Maintaining workplace culture across in-person, remote, and hybrid teams is top of mind for many organizations. However, how culture is defined and what is needed to feel supported varies across the four generations in the workplace – Gen Z, millennials, Gen X, and baby boomers.
The 2022 EY U.S. Generation Survey of 3,000 full-time white-collar workers at organizations with 5,000 employees or more looked at the preferences of the current workforce and revealed the importance of company culture; diversity, equity and inclusion (DEI) initiatives; and flexibility.
“Employee expectations have shifted over the course of the last 2.5 years and so have the ways people want to feel valued. They’re looking to be supported both professionally and personally,” said Leslie Patterson, EY Americas and U.S. Diversity, Equity and Inclusiveness Leader. “All four generations in today’s workforce value different programs, policies, and benefits, presenting challenges and opportunities for organizations that are looking to attract and retain top talent.”
Valuable role of corporate culture
92% of employees surveyed ― across all four workplace generations ― said that culture has an impact on their decision to remain with an employer.
Baby boomers, however, tend to care less about culture: 29% said it has only a little, or no impact at all, on their intent to stay with an employer. That’s strikingly different from younger workers (Gen Z and millennials), who said culture has “a great deal” of impact on their intent to stay at their current place of employment, at 39% each.
“Company culture is largely centered around how someone feels – whether they feel valued, supported, and like they belong. It manifests itself in different ways across the generations and dimensions of diversity,” added Patterson. “Culture isn’t static. Organizations need to regularly take a pulse check as to whether they are continuing to align with the workplace desires and expectations of their people.”
Diversity, equity, and inclusion efforts matter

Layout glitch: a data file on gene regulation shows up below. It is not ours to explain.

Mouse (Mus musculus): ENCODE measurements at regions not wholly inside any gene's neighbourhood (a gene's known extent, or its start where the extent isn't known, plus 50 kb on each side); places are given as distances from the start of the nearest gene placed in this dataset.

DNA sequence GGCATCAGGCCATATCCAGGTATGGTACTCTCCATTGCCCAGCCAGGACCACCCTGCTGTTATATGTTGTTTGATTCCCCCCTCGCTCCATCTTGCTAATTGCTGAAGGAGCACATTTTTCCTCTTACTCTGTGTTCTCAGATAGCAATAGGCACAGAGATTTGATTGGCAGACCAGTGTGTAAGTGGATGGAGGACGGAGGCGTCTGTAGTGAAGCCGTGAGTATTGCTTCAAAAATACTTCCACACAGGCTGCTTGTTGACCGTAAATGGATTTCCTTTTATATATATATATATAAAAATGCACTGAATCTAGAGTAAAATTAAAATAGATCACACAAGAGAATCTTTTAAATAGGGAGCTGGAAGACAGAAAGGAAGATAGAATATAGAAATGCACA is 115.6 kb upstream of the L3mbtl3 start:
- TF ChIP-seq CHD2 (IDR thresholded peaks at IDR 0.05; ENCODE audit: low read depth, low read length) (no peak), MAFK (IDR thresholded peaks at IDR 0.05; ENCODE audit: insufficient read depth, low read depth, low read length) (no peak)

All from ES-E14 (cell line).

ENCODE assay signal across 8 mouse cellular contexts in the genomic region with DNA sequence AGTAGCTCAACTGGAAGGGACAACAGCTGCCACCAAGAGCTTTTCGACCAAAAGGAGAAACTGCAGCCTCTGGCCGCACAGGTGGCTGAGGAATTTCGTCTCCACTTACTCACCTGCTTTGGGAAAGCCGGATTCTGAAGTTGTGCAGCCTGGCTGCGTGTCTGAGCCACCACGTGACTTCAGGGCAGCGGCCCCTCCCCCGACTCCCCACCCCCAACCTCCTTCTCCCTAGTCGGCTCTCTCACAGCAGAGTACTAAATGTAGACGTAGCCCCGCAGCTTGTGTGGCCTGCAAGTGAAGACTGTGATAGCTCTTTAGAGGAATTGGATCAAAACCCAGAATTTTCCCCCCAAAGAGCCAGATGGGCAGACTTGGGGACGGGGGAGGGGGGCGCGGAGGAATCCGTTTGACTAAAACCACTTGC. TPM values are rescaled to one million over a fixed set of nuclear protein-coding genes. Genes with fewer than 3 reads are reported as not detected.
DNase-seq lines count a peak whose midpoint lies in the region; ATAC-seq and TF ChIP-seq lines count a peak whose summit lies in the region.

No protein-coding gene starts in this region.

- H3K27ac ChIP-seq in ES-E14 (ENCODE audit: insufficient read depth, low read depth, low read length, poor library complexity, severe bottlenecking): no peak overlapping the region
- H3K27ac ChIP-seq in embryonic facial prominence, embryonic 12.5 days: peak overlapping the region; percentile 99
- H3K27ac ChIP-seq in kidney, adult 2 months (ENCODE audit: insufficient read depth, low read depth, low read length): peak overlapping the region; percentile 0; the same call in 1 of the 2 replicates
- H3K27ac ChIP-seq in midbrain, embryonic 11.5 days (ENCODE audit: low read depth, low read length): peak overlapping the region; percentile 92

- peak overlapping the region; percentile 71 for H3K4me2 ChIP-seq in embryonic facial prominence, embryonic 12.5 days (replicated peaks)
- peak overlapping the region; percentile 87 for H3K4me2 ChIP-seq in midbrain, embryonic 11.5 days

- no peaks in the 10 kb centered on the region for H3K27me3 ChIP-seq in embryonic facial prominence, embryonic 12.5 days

The efforts of organizations to drive progress around DEI have not gone unnoticed. Three-quarters (75%) of workers, across generations, said their company’s commitment to DEI is authentic. And DEI is of particular importance to millennials. According to the survey, 76% said they’d leave an employer if DEI initiatives weren’t offered.
The 2022 EY U.S. Generation Survey did, however, uncover a disconnect in how workers define DEI. Gen Z workers reported they associate DEI with a commitment to community support through corporate responsibility efforts and volunteering (44%) and establishment of employee resource groups (34%). Black respondents saw – significantly more than white respondents – DEI as a company’s investment in the development and advancement of underrepresented populations at work (57% vs. 46%, respectively). Also, LGBT+ respondents – more than heterosexual respondents – said that DEI equates to a culture that focuses on belonging (53% vs. 47%, respectively).
Overall, a majority of survey respondents (59%) said DEI means “equitable job opportunities,” and 57% indicated that they believe it means the people they work with and who are in leadership roles represent diverse backgrounds and experiences.
Positions on social issues impact retention
Almost half (49%) of the younger workforce (millennials and Gen Z) and LBGT+ workers (49%) said corporate positions on social issues played a significant impact on their decision to stay with an employer.
Also, nearly 3 in 10 (29%) millennials said they are planning to leave their company within a year because their company doesn’t match their values.
Flexibility is a workplace must
While competitive pay and benefits are the top two factors in respondents’ decisions to apply for a new position, hybrid work/work-from-home options are the third most important, edging over career advancement opportunities that originally attracted workers to their current companies.
Flexibility isn’t only important to the younger generations. A third (33%) of baby boomers said flexibility in where and when they work is a top factor in looking for a new position, more than any other generation.
In addition, 35% of millennials and 29% of Gen X respondents who intend to leave their job in the next year said hybrid/work-from-home options would entice them to stay.
“Companies today have an opportunity to reimagine who they are and how they operate,” said Ginnie Carlier, EY Americas Vice Chair – Talent. “The pandemic showed that productivity didn’t falter when we worked from home and instead, providing people with flexibility in where and how they work can help cultivate a culture where all can thrive. As we navigate a tight labor market, companies that embrace flexibility will rise to the top and attract and retain top talent.”